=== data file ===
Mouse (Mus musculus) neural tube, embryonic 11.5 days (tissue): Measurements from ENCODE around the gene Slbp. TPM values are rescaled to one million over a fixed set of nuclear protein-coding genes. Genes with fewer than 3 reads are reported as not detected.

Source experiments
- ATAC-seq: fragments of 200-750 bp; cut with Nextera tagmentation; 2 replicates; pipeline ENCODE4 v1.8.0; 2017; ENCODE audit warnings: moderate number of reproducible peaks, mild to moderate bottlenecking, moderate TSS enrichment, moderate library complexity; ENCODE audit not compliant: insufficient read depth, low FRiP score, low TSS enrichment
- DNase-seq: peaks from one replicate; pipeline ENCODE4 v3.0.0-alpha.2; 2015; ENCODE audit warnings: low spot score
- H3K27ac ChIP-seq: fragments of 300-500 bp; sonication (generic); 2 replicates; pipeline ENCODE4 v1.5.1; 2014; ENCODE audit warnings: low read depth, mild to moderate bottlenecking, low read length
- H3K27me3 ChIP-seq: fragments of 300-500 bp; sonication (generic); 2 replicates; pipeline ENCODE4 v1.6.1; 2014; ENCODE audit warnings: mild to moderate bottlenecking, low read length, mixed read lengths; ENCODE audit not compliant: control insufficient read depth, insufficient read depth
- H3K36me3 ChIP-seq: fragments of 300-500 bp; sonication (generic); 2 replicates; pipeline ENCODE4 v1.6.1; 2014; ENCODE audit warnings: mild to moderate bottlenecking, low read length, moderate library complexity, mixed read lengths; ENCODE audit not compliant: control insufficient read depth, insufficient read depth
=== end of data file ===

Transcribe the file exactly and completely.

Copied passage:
Mouse (Mus musculus) neural tube, embryonic 11.5 days (tissue): Measurements from ENCODE around the gene Slbp. TPM values are rescaled to one million over a fixed set of nuclear protein-coding genes. Genes with fewer than 3 reads are reported as not detected.

Source experiments
- ATAC-seq: fragments of 200-750 bp; cut with Nextera tagmentation; 2 replicates; pipeline ENCODE4 v1.8.0; 2017; ENCODE audit warnings: moderate number of reproducible peaks, mild to moderate bottlenecking, moderate TSS enrichment, moderate library complexity; ENCODE audit not compliant: insufficient read depth, low FRiP score, low TSS enrichment
- DNase-seq: peaks from one replicate; pipeline ENCODE4 v3.0.0-alpha.2; 2015; ENCODE audit warnings: low spot score
- H3K27ac ChIP-seq: fragments of 300-500 bp; sonication (generic); 2 replicates; pipeline ENCODE4 v1.5.1; 2014; ENCODE audit warnings: low read depth, mild to moderate bottlenecking, low read length
- H3K27me3 ChIP-seq: fragments of 300-500 bp; sonication (generic); 2 replicates; pipeline ENCODE4 v1.6.1; 2014; ENCODE audit warnings: mild to moderate bottlenecking, low read length, mixed read lengths; ENCODE audit not compliant: control insufficient read depth, insufficient read depth
- H3K36me3 ChIP-seq: fragments of 300-500 bp; sonication (generic); 2 replicates; pipeline ENCODE4 v1.6.1; 2014; ENCODE audit warnings: mild to moderate bottlenecking, low read length, moderate library complexity, mixed read lengths; ENCODE audit not compliant: control insufficient read depth, insufficient read depth